Climate change impacts in Indonesia

Climate change impacts in Indonesia - what the IPCC 4th Assessment Report has found:
  • Decline in rainfall in southern and increase in northern region. [10.2.2].
  • Observed changes in extreme events and severe climate anomalies include droughts normally associated with ENSO years in Indonesia [10.2.3]
  • Fires in peatlands of Indonesia during the 1997-98-El Niño dry season affected over 2 million ha and emitted an estimated 0.81 to 2.57 Pg C to the atmosphere. The 1997/98 ENSO event in Indonesia triggered forest and brush fires in 9.7 million hectares, with serious domestic and trans-boundary pollution consequences. [].
  • Projected severe flood risk with rising sea levels []
  • Stability of wetlands, mangroves, and coral reefs around Asia is likely to be increasingly threatened (high confidence) [, 10.6.1].
  • Around 30% of Asia’s coral reefs are likely to be lost in the next 30 years due to multiple stresses and climate change. []
  • The destructive effects of climate change compound the human-induced damages on the corals in this region. Substantial portion of the vast mangroves in South and Southeast Asian regions has also been reportedly lost during the last 50 years of the 20th century largely attributed to human activities []
	© WWF-Indonesia / Anton WIJONARNO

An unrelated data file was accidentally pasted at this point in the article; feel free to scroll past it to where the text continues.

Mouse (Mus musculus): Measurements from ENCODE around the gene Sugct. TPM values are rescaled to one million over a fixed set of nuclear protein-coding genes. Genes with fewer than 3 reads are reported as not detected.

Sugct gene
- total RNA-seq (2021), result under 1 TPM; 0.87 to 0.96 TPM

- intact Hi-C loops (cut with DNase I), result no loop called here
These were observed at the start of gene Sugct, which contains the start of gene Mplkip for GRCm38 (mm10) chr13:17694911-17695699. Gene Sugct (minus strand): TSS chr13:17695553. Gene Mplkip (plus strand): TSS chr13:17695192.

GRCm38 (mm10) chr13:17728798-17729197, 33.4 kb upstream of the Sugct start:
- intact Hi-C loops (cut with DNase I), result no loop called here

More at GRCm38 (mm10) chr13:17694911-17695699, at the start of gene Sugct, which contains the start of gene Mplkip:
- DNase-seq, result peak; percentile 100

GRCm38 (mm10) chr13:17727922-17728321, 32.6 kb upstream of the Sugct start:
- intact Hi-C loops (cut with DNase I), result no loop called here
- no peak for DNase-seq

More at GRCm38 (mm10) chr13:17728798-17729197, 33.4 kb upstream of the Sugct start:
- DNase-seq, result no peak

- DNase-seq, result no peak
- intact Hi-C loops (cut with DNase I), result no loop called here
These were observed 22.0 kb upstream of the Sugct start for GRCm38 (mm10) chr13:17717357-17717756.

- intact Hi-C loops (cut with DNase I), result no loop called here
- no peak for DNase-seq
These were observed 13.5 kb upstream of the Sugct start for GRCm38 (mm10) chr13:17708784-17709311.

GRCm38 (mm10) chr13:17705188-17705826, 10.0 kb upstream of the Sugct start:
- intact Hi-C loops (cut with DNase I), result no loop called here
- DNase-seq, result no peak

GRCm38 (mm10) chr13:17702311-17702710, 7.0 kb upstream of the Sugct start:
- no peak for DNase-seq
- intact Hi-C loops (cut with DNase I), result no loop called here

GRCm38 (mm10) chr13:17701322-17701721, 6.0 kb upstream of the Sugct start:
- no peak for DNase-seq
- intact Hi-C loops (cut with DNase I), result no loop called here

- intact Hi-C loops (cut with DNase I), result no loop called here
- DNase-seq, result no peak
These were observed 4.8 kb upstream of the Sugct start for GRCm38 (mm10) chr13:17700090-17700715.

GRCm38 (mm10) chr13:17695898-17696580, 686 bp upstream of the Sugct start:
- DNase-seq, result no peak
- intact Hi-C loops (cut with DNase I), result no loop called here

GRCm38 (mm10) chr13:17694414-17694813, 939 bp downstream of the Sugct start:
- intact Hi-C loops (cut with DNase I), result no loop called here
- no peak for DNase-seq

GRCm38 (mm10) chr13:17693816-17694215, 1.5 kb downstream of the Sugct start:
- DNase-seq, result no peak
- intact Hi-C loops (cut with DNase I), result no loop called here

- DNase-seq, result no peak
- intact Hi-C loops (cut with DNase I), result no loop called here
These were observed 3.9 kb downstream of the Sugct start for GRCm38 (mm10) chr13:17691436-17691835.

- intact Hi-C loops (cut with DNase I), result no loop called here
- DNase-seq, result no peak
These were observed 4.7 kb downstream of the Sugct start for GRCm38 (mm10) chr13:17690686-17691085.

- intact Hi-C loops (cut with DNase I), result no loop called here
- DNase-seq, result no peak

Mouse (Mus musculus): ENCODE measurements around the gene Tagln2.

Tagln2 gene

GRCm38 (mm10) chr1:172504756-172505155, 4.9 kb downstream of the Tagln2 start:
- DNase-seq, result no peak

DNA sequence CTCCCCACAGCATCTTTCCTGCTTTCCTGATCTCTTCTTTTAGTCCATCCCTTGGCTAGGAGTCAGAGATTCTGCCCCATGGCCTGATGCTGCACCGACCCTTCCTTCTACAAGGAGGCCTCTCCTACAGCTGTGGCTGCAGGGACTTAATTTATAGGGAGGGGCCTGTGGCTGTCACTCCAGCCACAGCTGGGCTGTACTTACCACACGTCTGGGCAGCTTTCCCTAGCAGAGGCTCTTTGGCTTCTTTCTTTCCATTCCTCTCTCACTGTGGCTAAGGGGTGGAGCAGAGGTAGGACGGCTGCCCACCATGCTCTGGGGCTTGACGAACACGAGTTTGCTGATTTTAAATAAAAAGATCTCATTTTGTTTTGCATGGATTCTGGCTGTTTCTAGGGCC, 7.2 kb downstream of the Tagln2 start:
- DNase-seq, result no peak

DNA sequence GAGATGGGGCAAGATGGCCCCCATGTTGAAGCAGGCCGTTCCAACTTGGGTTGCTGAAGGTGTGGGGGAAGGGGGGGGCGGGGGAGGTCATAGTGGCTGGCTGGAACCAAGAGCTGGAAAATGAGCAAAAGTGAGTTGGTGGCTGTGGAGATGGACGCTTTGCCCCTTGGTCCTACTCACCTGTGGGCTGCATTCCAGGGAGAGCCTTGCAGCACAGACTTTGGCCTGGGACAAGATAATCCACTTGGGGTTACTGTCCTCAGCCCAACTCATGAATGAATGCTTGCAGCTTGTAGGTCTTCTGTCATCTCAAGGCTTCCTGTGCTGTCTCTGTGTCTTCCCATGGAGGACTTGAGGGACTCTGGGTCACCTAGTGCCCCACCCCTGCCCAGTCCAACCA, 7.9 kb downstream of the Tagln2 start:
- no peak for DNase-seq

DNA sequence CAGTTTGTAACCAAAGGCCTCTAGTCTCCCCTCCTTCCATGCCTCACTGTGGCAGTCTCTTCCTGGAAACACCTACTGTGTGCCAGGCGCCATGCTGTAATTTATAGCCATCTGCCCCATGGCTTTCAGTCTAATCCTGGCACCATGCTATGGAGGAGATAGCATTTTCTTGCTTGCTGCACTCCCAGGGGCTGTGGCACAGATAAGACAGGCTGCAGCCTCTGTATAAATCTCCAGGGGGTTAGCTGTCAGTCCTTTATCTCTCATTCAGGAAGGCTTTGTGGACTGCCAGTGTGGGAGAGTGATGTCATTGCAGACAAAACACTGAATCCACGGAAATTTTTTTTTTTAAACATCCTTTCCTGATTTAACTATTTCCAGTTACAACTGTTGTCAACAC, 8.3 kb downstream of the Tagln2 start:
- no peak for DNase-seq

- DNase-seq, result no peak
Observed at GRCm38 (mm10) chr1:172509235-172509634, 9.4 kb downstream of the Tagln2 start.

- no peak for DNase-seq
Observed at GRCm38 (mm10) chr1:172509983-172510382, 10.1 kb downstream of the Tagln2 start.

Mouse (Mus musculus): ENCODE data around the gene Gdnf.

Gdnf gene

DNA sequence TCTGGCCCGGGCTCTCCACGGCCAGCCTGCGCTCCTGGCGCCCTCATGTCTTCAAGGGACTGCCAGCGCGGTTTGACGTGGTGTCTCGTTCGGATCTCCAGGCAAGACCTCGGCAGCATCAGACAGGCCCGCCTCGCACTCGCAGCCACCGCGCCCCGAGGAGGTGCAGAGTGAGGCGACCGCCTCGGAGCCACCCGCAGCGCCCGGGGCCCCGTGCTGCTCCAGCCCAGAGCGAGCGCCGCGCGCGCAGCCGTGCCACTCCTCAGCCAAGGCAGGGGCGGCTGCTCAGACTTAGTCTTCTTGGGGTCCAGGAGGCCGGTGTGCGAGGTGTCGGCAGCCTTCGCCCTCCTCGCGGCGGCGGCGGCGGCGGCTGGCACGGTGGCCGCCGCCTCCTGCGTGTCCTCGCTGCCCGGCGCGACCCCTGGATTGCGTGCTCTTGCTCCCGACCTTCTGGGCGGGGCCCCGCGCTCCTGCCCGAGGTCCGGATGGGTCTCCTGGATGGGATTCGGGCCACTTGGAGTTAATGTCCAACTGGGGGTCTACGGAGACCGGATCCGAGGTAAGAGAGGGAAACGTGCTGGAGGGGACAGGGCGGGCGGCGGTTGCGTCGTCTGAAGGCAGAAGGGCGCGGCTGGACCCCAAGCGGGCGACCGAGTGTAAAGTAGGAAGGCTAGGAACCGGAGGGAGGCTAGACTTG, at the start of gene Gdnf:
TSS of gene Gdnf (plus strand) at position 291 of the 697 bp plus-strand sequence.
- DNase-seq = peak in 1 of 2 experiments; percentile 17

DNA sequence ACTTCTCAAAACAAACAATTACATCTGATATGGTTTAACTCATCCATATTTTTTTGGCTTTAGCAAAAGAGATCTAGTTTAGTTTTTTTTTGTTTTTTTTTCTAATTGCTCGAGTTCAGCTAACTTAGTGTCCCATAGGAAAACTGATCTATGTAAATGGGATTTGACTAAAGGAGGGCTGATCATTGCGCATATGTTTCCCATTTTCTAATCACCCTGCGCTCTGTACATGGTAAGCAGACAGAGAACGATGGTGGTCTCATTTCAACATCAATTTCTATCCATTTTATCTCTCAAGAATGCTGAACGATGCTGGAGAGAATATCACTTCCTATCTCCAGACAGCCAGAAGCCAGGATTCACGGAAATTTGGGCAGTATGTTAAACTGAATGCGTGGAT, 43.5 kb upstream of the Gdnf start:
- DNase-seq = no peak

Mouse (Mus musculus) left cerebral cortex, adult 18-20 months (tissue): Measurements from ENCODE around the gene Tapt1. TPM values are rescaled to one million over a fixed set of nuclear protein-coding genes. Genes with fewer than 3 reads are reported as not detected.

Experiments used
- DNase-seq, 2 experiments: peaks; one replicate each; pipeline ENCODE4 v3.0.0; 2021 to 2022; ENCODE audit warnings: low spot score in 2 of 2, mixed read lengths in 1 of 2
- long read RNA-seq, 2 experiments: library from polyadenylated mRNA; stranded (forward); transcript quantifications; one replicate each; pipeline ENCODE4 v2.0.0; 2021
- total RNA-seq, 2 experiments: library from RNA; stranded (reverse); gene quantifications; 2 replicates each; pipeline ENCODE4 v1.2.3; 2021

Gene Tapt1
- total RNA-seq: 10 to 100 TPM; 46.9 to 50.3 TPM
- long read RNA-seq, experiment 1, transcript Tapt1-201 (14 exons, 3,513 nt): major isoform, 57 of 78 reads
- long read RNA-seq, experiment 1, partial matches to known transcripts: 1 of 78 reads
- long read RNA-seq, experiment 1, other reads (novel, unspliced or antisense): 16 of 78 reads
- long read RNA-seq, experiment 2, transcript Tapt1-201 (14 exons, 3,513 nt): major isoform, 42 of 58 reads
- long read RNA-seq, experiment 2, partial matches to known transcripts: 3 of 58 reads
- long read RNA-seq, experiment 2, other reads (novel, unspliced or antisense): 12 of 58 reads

Better than your home aquarium: thriving sea life below mangrove in Bali Barat.
© WWF-Indonesia / Anton WIJONARNO

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WWF work

What WWF is doing on the ground in Indonesia to protect against climate change:
Friends of the Reef is collaborative project lead by WWF-Indonesia Climate Change Programme and partnering WWF offices across the Asia-Pacific region.

It focuses on building the resilience and resistance of coral reefs in the Asia-Pacific region so that reef biodiversity is maintained and the reef ecosystem continues to support livelihoods.

Friends of the Reef enacts local stakeholders and decision makers to develop, test and implement plans to increase coral reef resilience to major threats in the region, including climate change. This project also aims to increase awareness and advocacy activities by highlighting stories and show-cases from previous, current, and future coral bleaching in major reef countries throughout the Asia-Pacific region then using this information to call for emission reduction in regional countries.

Friends of the Reef also provides collaborative management mechanisms, enabling the governments of major reef countries to enhance the management and network of Marine Protected Areas (MPAs).

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